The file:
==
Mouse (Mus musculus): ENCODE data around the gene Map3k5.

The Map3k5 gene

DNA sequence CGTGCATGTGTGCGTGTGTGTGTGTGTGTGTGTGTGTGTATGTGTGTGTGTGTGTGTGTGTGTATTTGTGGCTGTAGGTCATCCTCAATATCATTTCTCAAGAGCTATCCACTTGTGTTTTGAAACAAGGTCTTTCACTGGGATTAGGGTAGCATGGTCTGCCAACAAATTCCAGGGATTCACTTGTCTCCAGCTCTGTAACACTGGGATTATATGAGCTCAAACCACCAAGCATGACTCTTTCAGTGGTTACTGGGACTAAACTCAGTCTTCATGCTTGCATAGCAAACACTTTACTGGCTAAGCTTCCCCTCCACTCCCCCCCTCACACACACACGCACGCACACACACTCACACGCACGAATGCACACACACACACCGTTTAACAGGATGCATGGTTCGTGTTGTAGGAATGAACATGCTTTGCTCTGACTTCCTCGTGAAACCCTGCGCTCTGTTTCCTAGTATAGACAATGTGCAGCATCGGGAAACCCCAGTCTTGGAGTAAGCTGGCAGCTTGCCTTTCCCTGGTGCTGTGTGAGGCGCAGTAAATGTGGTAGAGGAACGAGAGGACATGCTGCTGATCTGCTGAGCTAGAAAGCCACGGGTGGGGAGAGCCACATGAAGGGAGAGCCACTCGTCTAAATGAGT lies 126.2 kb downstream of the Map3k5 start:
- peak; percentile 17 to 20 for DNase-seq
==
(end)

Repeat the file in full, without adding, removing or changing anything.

Mouse (Mus musculus): ENCODE data around the gene Map3k5.

The Map3k5 gene

DNA sequence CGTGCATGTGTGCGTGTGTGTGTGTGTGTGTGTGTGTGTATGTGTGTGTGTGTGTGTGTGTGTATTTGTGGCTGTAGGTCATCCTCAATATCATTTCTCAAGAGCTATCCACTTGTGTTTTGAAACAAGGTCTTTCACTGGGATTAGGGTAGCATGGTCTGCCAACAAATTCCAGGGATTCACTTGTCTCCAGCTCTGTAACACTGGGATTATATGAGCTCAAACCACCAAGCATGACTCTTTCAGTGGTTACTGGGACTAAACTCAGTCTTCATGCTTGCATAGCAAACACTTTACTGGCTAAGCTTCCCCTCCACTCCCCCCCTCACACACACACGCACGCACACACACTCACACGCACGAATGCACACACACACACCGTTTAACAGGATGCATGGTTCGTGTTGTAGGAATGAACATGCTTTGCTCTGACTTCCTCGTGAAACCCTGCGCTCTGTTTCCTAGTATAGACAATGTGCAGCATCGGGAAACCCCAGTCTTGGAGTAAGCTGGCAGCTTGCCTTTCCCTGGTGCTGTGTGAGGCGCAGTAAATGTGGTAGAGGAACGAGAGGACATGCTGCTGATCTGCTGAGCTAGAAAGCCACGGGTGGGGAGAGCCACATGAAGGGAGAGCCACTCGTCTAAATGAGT lies 126.2 kb downstream of the Map3k5 start:
- peak; percentile 17 to 20 for DNase-seq